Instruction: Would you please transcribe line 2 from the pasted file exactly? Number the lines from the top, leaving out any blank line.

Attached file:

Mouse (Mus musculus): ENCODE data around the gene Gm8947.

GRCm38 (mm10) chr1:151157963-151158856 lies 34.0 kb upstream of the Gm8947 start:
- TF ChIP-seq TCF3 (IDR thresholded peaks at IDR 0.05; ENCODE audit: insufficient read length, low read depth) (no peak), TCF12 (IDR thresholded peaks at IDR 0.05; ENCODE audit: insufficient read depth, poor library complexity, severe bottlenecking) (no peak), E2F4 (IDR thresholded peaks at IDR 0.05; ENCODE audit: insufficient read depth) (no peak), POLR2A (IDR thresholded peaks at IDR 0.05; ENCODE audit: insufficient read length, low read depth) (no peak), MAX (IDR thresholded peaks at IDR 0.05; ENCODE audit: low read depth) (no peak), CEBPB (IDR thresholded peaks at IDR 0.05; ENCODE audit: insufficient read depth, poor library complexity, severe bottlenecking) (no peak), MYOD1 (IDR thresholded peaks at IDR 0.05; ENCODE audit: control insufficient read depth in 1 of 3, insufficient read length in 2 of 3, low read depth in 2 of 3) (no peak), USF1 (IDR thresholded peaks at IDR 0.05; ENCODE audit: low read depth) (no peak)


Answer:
GRCm38 (mm10) chr1:151157963-151158856 lies 34.0 kb upstream of the Gm8947 start: